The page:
Beer brewing is an art first developed in Mesopotamia (present day Iraq) more than 8,000 years ago. Residual materials found in ceramic pottery identified by archeologists as the remnants of the beer makers’ craft give us reason to believe beer’s origins go back 10,000 years. But without written archeological evidence, a birth date for beer beyond 8,000 years ago remains speculative.

Evidence of brewing activity from 5,000 years ago is in the form of clay tablets with cuneiform (wedge-shaped) inscriptions that were discovered around 1840 at Nineveh and Nimrud by Austen Henry Layard, an Englishman who chanced upon Assyrian ruins while journeying overland to Ceylon. He had hoped to find some sort of inscriptions in stone, but what he unearthed was a buried library of over 25,000 broken tablets, which he removed to the British Museum for translation.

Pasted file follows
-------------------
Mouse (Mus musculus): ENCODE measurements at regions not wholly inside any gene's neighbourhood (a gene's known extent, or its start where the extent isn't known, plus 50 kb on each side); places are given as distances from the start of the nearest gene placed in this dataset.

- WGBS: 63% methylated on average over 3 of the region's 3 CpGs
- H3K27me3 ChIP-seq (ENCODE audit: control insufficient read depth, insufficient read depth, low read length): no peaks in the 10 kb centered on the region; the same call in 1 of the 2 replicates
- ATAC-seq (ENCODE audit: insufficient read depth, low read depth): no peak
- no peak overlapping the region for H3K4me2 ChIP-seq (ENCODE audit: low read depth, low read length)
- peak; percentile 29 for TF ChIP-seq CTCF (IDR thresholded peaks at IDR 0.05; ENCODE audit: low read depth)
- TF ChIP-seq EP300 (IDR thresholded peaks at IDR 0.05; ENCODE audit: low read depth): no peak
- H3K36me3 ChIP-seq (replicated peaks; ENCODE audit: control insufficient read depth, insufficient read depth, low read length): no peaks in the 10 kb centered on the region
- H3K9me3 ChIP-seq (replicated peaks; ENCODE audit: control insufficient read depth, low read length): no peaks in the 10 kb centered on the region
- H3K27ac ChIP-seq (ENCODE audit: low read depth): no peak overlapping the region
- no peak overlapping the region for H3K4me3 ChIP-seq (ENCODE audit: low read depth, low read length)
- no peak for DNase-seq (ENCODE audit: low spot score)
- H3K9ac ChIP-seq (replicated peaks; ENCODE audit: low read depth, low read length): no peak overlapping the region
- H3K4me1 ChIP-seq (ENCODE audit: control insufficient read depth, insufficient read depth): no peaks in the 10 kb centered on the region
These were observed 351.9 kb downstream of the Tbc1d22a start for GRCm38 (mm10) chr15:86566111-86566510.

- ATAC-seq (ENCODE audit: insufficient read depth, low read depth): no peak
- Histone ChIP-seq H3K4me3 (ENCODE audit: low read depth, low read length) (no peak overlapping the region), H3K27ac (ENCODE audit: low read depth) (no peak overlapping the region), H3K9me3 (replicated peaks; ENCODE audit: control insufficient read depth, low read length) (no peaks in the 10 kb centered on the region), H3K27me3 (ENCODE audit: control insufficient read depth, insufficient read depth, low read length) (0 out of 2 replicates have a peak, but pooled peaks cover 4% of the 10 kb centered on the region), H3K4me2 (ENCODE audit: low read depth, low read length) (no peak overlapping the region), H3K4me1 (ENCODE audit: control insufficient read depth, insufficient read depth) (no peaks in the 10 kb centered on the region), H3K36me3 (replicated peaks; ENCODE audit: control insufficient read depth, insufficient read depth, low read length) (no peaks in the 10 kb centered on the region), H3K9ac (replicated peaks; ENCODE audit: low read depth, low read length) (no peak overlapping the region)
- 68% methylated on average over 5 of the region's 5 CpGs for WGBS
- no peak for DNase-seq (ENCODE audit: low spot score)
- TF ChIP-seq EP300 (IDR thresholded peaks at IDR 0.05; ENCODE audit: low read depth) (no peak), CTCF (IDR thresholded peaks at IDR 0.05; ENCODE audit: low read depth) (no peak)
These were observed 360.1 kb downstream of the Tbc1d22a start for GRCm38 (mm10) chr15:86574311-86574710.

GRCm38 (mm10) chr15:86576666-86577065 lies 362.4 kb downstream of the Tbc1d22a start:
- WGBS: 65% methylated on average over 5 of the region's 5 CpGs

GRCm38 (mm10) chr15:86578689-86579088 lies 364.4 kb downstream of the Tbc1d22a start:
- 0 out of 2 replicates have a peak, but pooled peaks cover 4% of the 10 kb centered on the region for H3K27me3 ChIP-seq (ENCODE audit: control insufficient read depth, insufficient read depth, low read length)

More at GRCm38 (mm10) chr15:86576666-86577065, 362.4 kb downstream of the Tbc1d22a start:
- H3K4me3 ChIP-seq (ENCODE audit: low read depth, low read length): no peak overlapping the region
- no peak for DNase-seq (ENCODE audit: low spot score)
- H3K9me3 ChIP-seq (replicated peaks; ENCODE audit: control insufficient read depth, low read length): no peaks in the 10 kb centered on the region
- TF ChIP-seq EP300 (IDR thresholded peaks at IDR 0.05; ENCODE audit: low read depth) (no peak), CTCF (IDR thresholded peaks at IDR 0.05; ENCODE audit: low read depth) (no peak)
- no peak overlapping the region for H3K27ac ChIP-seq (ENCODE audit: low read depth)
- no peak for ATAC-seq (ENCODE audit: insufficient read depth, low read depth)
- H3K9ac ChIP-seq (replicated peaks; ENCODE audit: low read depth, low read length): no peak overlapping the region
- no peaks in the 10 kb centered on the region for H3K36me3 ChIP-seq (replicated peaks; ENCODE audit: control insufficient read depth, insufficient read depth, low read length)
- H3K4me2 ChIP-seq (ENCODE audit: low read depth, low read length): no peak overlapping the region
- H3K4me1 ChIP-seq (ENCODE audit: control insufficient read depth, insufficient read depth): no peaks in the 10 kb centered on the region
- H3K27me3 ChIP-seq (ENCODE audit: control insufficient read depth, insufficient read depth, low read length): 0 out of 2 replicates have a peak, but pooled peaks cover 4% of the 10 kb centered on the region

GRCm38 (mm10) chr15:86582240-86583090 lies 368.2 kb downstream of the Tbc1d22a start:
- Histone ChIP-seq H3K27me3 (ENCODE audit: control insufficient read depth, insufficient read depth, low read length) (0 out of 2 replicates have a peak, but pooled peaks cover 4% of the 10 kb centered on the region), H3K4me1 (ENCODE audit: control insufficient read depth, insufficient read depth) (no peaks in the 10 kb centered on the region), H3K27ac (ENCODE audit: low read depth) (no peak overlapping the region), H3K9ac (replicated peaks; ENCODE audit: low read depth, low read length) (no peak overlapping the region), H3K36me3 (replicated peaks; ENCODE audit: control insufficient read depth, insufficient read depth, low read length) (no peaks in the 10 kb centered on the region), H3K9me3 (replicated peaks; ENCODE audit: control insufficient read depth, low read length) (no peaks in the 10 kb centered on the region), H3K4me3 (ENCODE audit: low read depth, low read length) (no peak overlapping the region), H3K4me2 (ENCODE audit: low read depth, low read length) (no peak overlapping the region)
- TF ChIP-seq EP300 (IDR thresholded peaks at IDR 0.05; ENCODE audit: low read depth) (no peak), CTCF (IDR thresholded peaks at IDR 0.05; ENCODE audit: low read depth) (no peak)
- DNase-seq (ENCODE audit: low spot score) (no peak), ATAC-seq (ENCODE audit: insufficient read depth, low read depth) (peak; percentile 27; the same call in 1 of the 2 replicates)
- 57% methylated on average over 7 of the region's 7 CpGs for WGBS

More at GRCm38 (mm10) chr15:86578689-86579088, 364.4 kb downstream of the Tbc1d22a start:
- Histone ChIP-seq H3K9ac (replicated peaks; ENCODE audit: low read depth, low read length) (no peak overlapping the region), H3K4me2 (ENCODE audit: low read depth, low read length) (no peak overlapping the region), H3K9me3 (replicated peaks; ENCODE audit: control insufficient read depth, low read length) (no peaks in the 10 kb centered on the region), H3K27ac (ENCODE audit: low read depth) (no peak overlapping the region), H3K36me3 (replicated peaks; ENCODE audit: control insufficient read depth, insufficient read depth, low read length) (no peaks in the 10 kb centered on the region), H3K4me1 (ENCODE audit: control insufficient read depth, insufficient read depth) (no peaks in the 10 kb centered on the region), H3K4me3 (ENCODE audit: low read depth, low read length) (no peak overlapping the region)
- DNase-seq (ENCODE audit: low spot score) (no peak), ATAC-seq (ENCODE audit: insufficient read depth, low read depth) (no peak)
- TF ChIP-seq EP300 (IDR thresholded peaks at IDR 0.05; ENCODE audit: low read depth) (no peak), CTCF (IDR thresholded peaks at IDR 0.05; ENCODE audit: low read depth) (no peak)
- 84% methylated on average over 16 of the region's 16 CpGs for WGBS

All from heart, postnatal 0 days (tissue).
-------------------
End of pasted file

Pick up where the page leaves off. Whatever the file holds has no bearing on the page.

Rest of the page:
Many of the cuneiform tablets were commercial ledgers, which show us how beer (or kash) was used as currency or as an instrument of barter. Records describe how the stonemasons who built the great structures of the pharaohs were paid with vessels of beer.

Beer was used as a dietary staple before bread baking was discovered. Soon, together with bread, onions, fish and seed-seasonings, beer was to become one of the most important items in the ancient Mesopotamian diet. It is believed the Sumerians made the first fermented beer by combining barley and malt.

In the beginning, brewing was a domestic function, like cooking. Home-brewed beer was used to pay taxes to government officials, and much beer was consumed behind palace walls. Church officials collected (and consumed) beer given as religious offerings to the gods and goddesses.

Related: Beer of the Month Club Features.

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Amy Heydt
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